Maltose phosphorylase is not limited in supply sources, like the above-mentioned enzymes. Preferred are those derived from Lactobacillus sp. such as Lactobacillus brevis and the like; and Neisseria sp. such as Neisseria meningitidis and the like.

Glucokinase, glucose-6-phosphate dehydrogenase, phosphoglucose isomerase, phosphofructokinase, alpha-glucosidase and maltose phosphorylase can be prepared from the above-described sources by an appropriate combination of known techniques in the art including extraction, purification, and so on.

In the measuring method of the present invention, the elimination of endogeneous glucose and/or exogeneous maltose can be carried out by the following two methods: ##STR1## In this reaction, an increase in absorbance at 340 nm due to the formation of NAD(P)H is also measured.

Alpha-glucosidase and glucokinase are commonly employed in the combination of (a) and (c) and maltose phosphorylase and glucokinase are commonly employed in the combination of (b) and (d). When the combination of (a) and (d) or (b) and (c) is adopted, glucokinase is commonly employed.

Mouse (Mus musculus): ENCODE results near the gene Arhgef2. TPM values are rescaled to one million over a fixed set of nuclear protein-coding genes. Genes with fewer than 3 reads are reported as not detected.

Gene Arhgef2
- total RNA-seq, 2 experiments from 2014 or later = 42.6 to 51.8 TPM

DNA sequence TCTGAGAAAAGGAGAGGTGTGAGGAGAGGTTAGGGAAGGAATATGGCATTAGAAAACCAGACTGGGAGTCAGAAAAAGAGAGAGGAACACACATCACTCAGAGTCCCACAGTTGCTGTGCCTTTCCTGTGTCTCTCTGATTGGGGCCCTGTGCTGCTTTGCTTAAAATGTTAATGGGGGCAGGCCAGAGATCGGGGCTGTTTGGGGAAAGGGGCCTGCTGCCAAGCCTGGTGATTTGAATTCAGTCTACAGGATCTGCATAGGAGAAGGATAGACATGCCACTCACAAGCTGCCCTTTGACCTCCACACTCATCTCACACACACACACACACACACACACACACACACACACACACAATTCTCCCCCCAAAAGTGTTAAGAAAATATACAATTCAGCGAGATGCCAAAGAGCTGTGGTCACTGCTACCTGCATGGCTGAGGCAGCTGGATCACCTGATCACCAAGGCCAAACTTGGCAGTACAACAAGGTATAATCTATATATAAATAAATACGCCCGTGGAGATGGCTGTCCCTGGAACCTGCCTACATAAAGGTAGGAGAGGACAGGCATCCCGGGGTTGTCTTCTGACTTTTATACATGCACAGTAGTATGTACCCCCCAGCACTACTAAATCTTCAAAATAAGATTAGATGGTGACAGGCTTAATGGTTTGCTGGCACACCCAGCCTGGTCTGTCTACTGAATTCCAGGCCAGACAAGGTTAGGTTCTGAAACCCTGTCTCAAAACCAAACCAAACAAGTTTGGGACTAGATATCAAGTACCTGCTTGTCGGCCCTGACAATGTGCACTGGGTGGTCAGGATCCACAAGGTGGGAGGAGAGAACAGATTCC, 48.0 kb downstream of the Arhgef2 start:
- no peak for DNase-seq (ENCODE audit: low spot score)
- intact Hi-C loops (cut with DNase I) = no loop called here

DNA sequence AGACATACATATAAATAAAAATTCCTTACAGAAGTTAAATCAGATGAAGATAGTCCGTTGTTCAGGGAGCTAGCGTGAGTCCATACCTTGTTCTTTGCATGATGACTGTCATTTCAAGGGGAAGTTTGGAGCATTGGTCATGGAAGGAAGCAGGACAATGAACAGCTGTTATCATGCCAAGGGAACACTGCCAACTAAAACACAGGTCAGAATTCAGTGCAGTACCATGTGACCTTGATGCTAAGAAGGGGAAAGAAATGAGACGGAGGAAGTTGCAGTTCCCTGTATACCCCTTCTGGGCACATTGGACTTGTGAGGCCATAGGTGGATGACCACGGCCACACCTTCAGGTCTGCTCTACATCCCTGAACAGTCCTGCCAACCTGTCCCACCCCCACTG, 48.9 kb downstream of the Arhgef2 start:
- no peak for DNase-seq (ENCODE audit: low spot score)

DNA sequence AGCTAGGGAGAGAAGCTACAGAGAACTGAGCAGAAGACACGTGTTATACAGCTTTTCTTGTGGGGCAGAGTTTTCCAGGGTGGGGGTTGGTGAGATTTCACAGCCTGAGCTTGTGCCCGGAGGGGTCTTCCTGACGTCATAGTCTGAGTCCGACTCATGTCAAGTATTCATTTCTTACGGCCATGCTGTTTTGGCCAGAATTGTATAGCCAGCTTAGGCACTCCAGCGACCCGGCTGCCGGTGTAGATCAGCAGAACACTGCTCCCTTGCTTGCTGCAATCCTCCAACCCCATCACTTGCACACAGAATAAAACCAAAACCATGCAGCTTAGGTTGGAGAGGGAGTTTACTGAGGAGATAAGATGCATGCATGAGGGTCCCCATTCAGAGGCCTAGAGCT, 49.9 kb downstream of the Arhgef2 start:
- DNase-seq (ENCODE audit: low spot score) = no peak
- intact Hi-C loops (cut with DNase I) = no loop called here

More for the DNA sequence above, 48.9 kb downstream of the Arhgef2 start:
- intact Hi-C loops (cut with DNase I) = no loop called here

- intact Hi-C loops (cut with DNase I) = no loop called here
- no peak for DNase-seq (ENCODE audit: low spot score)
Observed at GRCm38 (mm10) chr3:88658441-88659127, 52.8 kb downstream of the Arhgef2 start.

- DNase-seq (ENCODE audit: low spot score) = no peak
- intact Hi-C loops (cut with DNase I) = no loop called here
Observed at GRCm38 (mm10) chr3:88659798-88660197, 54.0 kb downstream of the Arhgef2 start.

Besides the reaction system (c) or (d), the glucose produced in the reaction system (c) or (d) is measured by well-known techniques, such as the reaction system of glucose oxidase-peroxidase, the reaction system of pyranoseoxidase-peroxidase, the reaction system of glucose dehydrogenase and the like. Also the glucose-1-phosphate produced in the reaction system (d) can be measured by using beta-phosphoglucomutase and glucose-6-phosphate dehydrogenase system. Further, these enzymes can be immobilized to membranes and the like and used a so-called enzyme electrode.